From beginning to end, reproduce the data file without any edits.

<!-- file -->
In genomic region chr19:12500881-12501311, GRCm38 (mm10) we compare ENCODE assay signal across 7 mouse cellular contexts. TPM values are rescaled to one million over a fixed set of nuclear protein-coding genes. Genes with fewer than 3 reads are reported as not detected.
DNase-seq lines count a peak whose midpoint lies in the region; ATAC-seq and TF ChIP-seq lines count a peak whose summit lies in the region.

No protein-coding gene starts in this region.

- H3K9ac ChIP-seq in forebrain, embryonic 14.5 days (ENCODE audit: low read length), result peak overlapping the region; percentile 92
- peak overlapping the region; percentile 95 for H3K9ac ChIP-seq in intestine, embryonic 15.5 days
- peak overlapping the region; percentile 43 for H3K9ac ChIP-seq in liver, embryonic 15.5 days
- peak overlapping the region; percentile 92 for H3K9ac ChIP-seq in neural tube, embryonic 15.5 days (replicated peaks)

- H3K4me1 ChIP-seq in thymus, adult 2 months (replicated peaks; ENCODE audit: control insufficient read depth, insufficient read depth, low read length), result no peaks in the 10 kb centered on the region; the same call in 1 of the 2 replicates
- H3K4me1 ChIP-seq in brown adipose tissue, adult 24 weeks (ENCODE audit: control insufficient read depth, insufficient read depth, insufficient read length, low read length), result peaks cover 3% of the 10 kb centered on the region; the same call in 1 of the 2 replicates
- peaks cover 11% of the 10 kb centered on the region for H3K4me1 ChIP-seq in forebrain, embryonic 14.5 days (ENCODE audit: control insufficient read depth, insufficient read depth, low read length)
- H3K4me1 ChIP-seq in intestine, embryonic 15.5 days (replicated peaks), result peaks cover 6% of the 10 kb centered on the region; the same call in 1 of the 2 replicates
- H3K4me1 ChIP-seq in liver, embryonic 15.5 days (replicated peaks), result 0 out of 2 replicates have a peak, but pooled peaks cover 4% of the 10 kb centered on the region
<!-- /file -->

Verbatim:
In genomic region chr19:12500881-12501311, GRCm38 (mm10) we compare ENCODE assay signal across 7 mouse cellular contexts. TPM values are rescaled to one million over a fixed set of nuclear protein-coding genes. Genes with fewer than 3 reads are reported as not detected.
DNase-seq lines count a peak whose midpoint lies in the region; ATAC-seq and TF ChIP-seq lines count a peak whose summit lies in the region.

No protein-coding gene starts in this region.

- H3K9ac ChIP-seq in forebrain, embryonic 14.5 days (ENCODE audit: low read length), result peak overlapping the region; percentile 92
- peak overlapping the region; percentile 95 for H3K9ac ChIP-seq in intestine, embryonic 15.5 days
- peak overlapping the region; percentile 43 for H3K9ac ChIP-seq in liver, embryonic 15.5 days
- peak overlapping the region; percentile 92 for H3K9ac ChIP-seq in neural tube, embryonic 15.5 days (replicated peaks)

- H3K4me1 ChIP-seq in thymus, adult 2 months (replicated peaks; ENCODE audit: control insufficient read depth, insufficient read depth, low read length), result no peaks in the 10 kb centered on the region; the same call in 1 of the 2 replicates
- H3K4me1 ChIP-seq in brown adipose tissue, adult 24 weeks (ENCODE audit: control insufficient read depth, insufficient read depth, insufficient read length, low read length), result peaks cover 3% of the 10 kb centered on the region; the same call in 1 of the 2 replicates
- peaks cover 11% of the 10 kb centered on the region for H3K4me1 ChIP-seq in forebrain, embryonic 14.5 days (ENCODE audit: control insufficient read depth, insufficient read depth, low read length)
- H3K4me1 ChIP-seq in intestine, embryonic 15.5 days (replicated peaks), result peaks cover 6% of the 10 kb centered on the region; the same call in 1 of the 2 replicates
- H3K4me1 ChIP-seq in liver, embryonic 15.5 days (replicated peaks), result 0 out of 2 replicates have a peak, but pooled peaks cover 4% of the 10 kb centered on the region